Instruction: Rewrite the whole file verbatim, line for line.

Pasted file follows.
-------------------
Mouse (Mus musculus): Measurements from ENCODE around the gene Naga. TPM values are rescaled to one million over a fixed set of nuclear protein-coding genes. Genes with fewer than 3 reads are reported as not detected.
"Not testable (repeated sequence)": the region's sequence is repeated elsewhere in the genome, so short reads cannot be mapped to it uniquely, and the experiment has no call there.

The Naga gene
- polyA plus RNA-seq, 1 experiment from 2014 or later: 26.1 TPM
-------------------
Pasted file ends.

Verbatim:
Mouse (Mus musculus): Measurements from ENCODE around the gene Naga. TPM values are rescaled to one million over a fixed set of nuclear protein-coding genes. Genes with fewer than 3 reads are reported as not detected.
"Not testable (repeated sequence)": the region's sequence is repeated elsewhere in the genome, so short reads cannot be mapped to it uniquely, and the experiment has no call there.

The Naga gene
- polyA plus RNA-seq, 1 experiment from 2014 or later: 26.1 TPM